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During these challenging times, it is more important than ever to protect the supply chain of food, including supermarkets and convenience stores in cities around the world. On average 3,740 fires occur in food and groceries stores in the US annually, including supermarkets and convenience stores, according to a report published by the NFPA (National Fire Protection Association). Structure fires in mercantile properties were responsible for the loss of 12 lives and more than $600 million indirect property damages, and this doesn’t account for the cost of business interruption and the effect on the reputation of the store. Many stores haven’t been able to recover after a fire. The report estimates that a single fire may cost $46,000 on average, which in hindsight is considerably higher than investing in a fire detection system. The most common causes of fire in supermarkets It’s important to look at the data from two different perspectives. The first is the number of fires by cause, and the other is to quantify the property loss by cause. The report estimates that a single fire may cost $46,000 on average Fires caused by cooking equipment , including stores with kitchens and warming and portable equipment, account for 21% of incidences, but only for just 7% of total property damage and four civilian deaths (firefighter and first responder deaths are registered on a different report). On the other hand, electrical distribution and lighting equipment malfunctions and defective wiring account for 15% of the total of fires in a given year, but caused $165 million in property loss, or 27% of the total recorded on the report. It is also important to mention that intentional fires are the third cause reported, accounting for 11% of the total fire incidences and 20% of the property loss highlighted in the report. Occupation, materials and risks The kind of store poses a significant variety of risks associated to the type of occupation, the number of occupants and the materials stored and available in the shopping areas. It’s possible to find combustible materials of diverse nature and propagation speed. Cardboard and paper wrapping can be found in all store areas, including book and magazine stands. Cleaning products, oils and fatty products might have a high propagation speed. All of this, surrounded by different kind of plastics, immensely increase the level of risk. Overall, combustible liquids caused 41% of the civilian deaths recorded during the report In my firefighting years I’ve responded to several fires in food supermarkets and distribution centers, and saw tuna cans (canned with oil) exploding and spreading flames to the surrounding areas. Regarding occupation, it is known that supermarkets and groceries stores are places with high levels of occupation, especially during working hours. But one interesting fact that the report found is that fires occurring between 9pm and 5am can cause, on average, $73,800 in property damage. The NFPA estimates that 21% of human life losses happened between 12am and 3am. This highlights the importance of installing and maintaining an automatic fire detection system. Installing fire detection And Protecting Your Store With the variety of materials and the risk level that can be found in this kind of environment, it’s necessary to take a holistic approach. Fire protection should be designed while considering several angles, from passive protection in all interior and exterior structures and cladding to active protection with sprinkler and clean agent systems, proper ventilation and smoke control and automatic fire detection and evacuation systems. On average 3,740 fires occur in food and groceries stores in the US annually Several detection technologies need to work in parallel, depending on the type of products stored, the environment and the expected level of occupation on the protected area. Store height and ventilation need to be taken into consideration and also the kind of lighting in some cases. Depending on the ceiling height, the shopping floor could be protected with beam smoke detectors. If the ceiling is below six meters, or the store shelves obstruct the beam, it’s possible to use spot type smoke detectors. The same approach can be taken for warehousing and storage areas, but here I would recommend multi-criteria detectors, with heat and smoke detection combined. localized protection As I’ve mentioned before, cooking areas have an increased level of risk, which calls for localized protection. Here, I would recommend multi-criteria (smoke/heat) detectors for areas where food is heated and served, and smoke/heat/Carbon monoxide detectors on cooking areas to avoid nuisance alarms caused by cooking smoke and steam. It’s important to mention that until this year it was possible to install heat detection in cooking areas, but the UL 268 7th edition that comes into effect in 2021 will require cooking areas to be protected with smoke detection, and smoke detectors have to be able to reject nuisance alarms caused by cooking smoke and steam. Smaller supermarkets and convenience stores usually have vertical freezers or horizontal open freezers. Here, electrical and mechanical failures can ignite fires, which is why it is important to protect the rear side of the freezers. I would recommend point-type smoke detectors, as photoelectric smoke detectors tend to perform better on smoldering fires. The report mentions that air conditioning equipment and electrical equipment can be sources of ignition as well. To protect A/C rooms and electrical rooms I would recommend combined smoke/heat detectors, or maybe even smoke/heat/CO to assure better detection and avoid unwanted alarms in these business critical areas. There is a type of photoelectric smoke detector that uses two different LED sources inside the smoke chamber. This technology, called Dual-Ray, allows the smoke detector to identify the particles inside the chamber by size. The detector knows if it is sensing dust or steam, and can even differentiate between cooking or cigarette smoke from actual smoke from a smoldering fire. Bosch Building Technologies first introduced dual Ray technology in 2015. protecting the food supply chain During these challenging times, it’s more important than ever to protect the food supply chain and avoid the social and economic impact of fires in food stores, especially in impoverished areas. Supermarkets and convenience stores present a variety of challenges regarding fire protection, which calls for a holistic approach where passive and active protection are equally important. To achieve this target, one key element is automatic fire detection. Smoke and heat sensing technologies must be combined, and one size-fits-all approach is not enough. Detection and effective evacuation are critical to protect lives and minimize property loss.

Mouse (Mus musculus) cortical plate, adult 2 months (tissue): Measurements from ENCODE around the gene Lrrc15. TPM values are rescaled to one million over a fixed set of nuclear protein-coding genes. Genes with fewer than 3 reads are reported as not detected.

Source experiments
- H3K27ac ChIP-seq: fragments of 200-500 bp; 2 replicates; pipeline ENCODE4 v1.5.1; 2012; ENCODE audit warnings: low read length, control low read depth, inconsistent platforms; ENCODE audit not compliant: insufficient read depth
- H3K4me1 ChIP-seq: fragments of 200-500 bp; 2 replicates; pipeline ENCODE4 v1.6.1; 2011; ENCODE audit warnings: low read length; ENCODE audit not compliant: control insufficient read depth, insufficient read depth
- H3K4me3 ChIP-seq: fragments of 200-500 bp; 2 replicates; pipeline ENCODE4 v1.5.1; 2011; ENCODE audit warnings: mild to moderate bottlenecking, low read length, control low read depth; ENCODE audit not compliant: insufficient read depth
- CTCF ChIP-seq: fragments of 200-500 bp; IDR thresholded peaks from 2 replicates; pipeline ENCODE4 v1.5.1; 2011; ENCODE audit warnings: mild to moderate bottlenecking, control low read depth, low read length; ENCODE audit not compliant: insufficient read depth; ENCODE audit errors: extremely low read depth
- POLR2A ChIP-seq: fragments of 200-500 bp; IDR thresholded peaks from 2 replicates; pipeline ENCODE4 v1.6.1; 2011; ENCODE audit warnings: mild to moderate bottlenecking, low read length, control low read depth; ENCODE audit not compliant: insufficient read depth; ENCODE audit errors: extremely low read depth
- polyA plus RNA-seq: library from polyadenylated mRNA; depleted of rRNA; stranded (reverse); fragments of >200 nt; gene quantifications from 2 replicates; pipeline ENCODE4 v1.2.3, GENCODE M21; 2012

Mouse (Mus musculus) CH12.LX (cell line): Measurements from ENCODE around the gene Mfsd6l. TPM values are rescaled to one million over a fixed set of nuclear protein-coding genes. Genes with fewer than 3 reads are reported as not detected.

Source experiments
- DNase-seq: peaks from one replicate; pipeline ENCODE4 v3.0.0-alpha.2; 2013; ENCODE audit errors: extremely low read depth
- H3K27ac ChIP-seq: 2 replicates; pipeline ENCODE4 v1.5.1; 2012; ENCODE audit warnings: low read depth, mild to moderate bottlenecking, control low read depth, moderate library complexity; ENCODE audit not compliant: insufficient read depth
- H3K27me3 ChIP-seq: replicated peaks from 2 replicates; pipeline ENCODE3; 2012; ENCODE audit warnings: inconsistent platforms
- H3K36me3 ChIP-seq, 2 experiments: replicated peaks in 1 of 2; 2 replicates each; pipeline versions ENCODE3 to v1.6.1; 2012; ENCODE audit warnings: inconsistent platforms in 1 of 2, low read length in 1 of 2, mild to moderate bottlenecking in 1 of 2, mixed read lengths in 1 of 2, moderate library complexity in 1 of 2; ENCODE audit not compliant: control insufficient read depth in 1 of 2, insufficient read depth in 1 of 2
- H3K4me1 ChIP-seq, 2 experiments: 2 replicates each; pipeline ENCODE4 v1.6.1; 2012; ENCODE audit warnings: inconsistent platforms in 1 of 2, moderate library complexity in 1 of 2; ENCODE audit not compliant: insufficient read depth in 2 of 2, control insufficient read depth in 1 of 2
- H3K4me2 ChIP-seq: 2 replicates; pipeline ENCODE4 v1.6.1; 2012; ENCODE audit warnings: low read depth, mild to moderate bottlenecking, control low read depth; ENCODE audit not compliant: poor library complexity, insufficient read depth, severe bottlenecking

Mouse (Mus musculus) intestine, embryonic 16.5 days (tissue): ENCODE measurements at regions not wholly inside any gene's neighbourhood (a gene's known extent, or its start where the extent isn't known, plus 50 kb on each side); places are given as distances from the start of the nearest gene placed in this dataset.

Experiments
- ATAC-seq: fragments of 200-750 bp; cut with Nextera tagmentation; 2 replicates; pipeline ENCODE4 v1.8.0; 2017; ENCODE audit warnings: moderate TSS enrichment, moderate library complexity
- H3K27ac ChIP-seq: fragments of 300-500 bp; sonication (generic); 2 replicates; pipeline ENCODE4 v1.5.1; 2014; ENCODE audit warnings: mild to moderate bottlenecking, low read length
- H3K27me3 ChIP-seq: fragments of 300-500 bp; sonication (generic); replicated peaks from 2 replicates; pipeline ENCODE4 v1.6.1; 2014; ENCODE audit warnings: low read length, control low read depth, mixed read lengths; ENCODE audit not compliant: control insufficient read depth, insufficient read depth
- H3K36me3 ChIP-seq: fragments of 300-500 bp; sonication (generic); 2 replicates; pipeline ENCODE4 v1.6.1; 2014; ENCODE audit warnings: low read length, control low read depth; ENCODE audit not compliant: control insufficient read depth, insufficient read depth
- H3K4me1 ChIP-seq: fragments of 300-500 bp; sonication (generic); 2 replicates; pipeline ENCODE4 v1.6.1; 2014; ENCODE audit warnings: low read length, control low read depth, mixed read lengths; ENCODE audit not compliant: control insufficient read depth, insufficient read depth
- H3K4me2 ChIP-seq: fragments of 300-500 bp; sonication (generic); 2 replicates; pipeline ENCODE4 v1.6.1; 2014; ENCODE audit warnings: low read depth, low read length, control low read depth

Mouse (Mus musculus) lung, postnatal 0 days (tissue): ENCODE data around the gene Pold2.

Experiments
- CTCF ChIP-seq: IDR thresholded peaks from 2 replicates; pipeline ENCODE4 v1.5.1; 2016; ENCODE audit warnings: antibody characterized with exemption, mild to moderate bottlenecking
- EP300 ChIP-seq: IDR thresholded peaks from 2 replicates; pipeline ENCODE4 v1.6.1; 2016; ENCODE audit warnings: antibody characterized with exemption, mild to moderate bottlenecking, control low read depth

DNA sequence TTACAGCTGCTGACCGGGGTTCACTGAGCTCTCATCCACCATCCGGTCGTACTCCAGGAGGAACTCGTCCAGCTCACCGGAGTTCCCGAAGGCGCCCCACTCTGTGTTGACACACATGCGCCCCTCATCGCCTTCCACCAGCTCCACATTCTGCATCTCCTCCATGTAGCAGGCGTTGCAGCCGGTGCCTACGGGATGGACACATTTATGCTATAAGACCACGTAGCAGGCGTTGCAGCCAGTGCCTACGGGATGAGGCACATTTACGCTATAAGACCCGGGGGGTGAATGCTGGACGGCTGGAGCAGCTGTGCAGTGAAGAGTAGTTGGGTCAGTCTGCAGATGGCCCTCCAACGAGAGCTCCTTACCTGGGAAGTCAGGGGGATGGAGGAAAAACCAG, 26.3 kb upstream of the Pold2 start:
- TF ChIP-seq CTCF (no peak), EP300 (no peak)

The fire industry has made it absolutely clear, led by authorized bodies including the BAFE Fire Safety Register, that the current pandemic does not remove the need to comply with any fire safety requirements under the Building Regulations. As we now look beyond the lockdown period, John Allam, Operations Director at Amthal Fire and Security reviews the raft of new proposals demonstrating the Government and industry’s commitment to compliant fire safety and new immediate demands placed on responsible persons. Multi-Occupancy residential buildings Whilst the second phase of the Grenfell Tower Inquiry has been put on hold until July at the earliest over coronavirus restrictions, the government has continued its quest to effect change and bring the Fire Safety Bill and Building Safety Bill into legislation. While the Building Safety Bill will ‘place new and enhanced regulatory regimes for building safety and construction products’, both bills aim to strengthen the ‘whole regulatory system’ for both building and fire safety. The Fire Safety Bill will apply to England and Wales, to amend the Fire Safety Order 2005 and seeks to clarify responsibility for reducing fire risk in multi-occupancy residential buildings. The details of the Fire Safety Bill, which has now had its second reading in the House of Commons, includes recommendations of regular inspections of lifts and sprinkler systems for buildings over 11m tall. Quarterly fire door inspections Building owners will now face ‘enforcement action’ from emergency services if they do not manage fire risk Significantly, it also introduces compulsory quarterly fire door inspections, which is a hugely significant development in its own right, to influence an industry where this is no specific legislation that requires fire doors to be checked. The Fire Safety Bill intends to ensure evacuation plans are reviewed, regularly updated and communicated to residents in a ‘form that they can be reasonably be expected to understand.’ And it highlights the importance of individual flat entrance doors, where the external walls of the building have unsafe cladding, comply with current standards. This will play a key part in increasing residents’ fire safety, whereby building owners will now face ‘enforcement action’ from emergency services if they do not manage fire risk in a building’s structure. Improving the fire safety of buildings In addition, the government is consulting with the National Fire Chiefs Council to begin testing evacuation alert systems for high-rise blocks of flats, which could support fire and rescue services’ operational response by alerting residents if they need to escape. The National Fire Chiefs Council to begin testing evacuation alert systems for high-rise blocks of flats The new program will be governed by a Building Safety Regulator (BSR) that will initially be led by Dame Judith Hackitt during the set up phase, who will be tasked with improving the fire safety of buildings. Launched by The RT Hon Robert Jenrick MP Secretary Of State for Housing, Communities and Local Government, he cited the new program as taking, “Ambitious steps to further reform the building safety system with the biggest changes in a generation to ensure residents are safe in their homes.” He added: “This new regime will put residents’ safety at its heart, and follows the announcement of the unprecedented £1 billion fund for removing unsafe cladding from high-rise buildings in the budget.” Major regulatory decisions The BSR will be responsible for all major regulatory decisions made at key points during design, construction, occupation and refurbishment of buildings. And such decisions and obligations must be upheld and maintained throughout a development’s life. The new safety case regime will apply not only to new buildings, but also to buildings that are already in use" In Dame Judith’s own words: “When introduced by the new regulator, the new safety case regime will apply not only to new buildings, but also to buildings that are already in use and occupied. If those buildings were built to poor standards in the past, it will not be the case that you can simply say ‘well it complied with building regulations at the time’. The test will be different. The test will be ‘is this building safe to be occupied?’ and, if not, what are you going to do to improve it?’ … People will be asked to think about what they can do, what is reasonable and what is practicable to do in order to improve the safety of a given building.” Regulating the fire safety industry Both Hackitt and the Government want the BSR to be set up in shadow form before the Building Safety Bill becomes law. The plan is to put the bill before Parliament by the autumn, despite the challenges thrown by the Pandemic. The new legislation proposed by Government will undoubtedly ensure that buildings and those that live and work in them are maintained to be fire safe. In the words of BAFE CEO Stephen Adams: “The time is right to help better regulate the fire safety industry to change end user behavior and create a UK that's safer from the devastating effects of fire.” As BAFE further attests, as lockdown measures begin to be lifted, there will be a need for the competent maintenance of fire safety systems/provisions and fire risk assessment work. Fire doors and risk assessments Amthal is working closely with building owners and managers across the UK to deliver the benefits of safer environment This means for those who own or manage residential buildings, will soon be ‘held into account’ if they do not ensure fire safety in their buildings, and the requirements will impact further on costs and resource allocation, for investigating buildings and ensuring compliance. There is a definite sense to be proactive in acceptance of the new impending legislation. But the concern cited amongst building owners is the industry’s ability to undertake the volume of assessments required, given the lack of current lack of specific legislation on specific elements such as fire doors and risk assessments, together with the steep expectations for fire strategy and evacuation plans. Amthal is working closely with building owners and managers across the UK to deliver the benefits of safer environment within a holistic fire safety approach. Working in partnership, means taking the time to understand the implications of the Government’s Fire Safety Bill, alongside the implications of the Building Safety Bill and BSR program. This way, we can ensure responsible persons confidently achieve all operational requirements for the ultimate benefit of residents’ peace of mind.
New government legislation due to come into force in the United Kingdom on July 1st will require electrical installations in privately rented properties to be tested and inspected at least once every 5 years. The Electrical Safety Standards in the Private Rented Sector Regulations (2020) will require landlords to enlist qualified electricians to complete inspections and provide certification to tenants – or face fines of up to £30,000. While the risk of fire can never be entirely eliminated, the new legislation will introduce higher levels of safety and ensure that one of the primary causes of fire – electrical malfunctions – is regularly tested for. There are a number of procedures and regulations in place for when a fire has already started, but this new law will help to reduce the chances of it getting to that point. After all, prevention is the best form of protection. No safety procedure or response plan will ever fully prepare someone for the reality of a fire. However, a comprehensive prevention strategy and use of the latest technologies to quickly detect and respond to a fire can at least reduce the potential risk to both life and property. Defensive detection A fire can spring from many sources. Current standards do a good job of ensuring properties are well equipped to defend against fires created by overcurrent caused by overloads and short circuits. A comprehensive prevention strategy and use of the latest technologies to quickly detect and respond to a fire can at least reduce potential risk However, electrical fires can also result from mistakes made during the installation process, namely loose cabling or aging circuits that will not be detected by overcurrent protection. Indeed, a defective or worn insulation is the cause of 14% of all electrical fires in buildings. The danger of landlords only performing the bare minimum to protect their buildings is that, should a fire start from a source they haven’t accounted for, the loss and disruption to property could be devastating. For maximum protection, individuals need reliable, innovative products that excel beyond the minimum standards to prevent a fire from starting in the first place. The pending legislation will add to this safety from the start. It will require landlords to use qualified electricians when installing, repairing and maintaining systems, benefitting both landlords and tenants by mitigating electrical issues and instilling greater confidence. Protection against insulation faults The risk of cable insulation faults grows over time and the consequences can be severe. Low-intensity arc faults are more likely to occur in humid, dusty environments, causing injury and deadly fires if precautions aren’t taken. Protection against insulation faults within cables can be assured by residual current devices (RCD), which are triggered by earth leakage currents exceeding 300mA. For maximum protection, individuals need reliable, innovative products that excel beyond the minimum standards to prevent a fire from starting Additionally, final circuits in critical locations (as recommended in IEC 60364), should be protected by an arc fault detection device (AFDD). This is a circuit breaker that automatically cuts off the electricity supply when it detects an arc fault in the circuit. By immediately stopping the supply, AFDDs stop arc faults from reaching temperatures where fires can break out. As well as ensuring that private tenants feel more safe and secure, the new legislation represents an opportunity for electricians to secure more work and develop their skills. Going forward, as the demand for electricians in the private rented sector rises, we expect to see greater opportunity for electrical engineers to win long running contracts with landlords and property managers. Fire may be a risk, but it is not unavoidable. This new legislation promises greater peace of mind for private tenants by ensuring that electrical standards are met and hazards reduced. With expert knowledge and the correct approach to electrical fire prevention, a fire can be extinguished before any damage is done.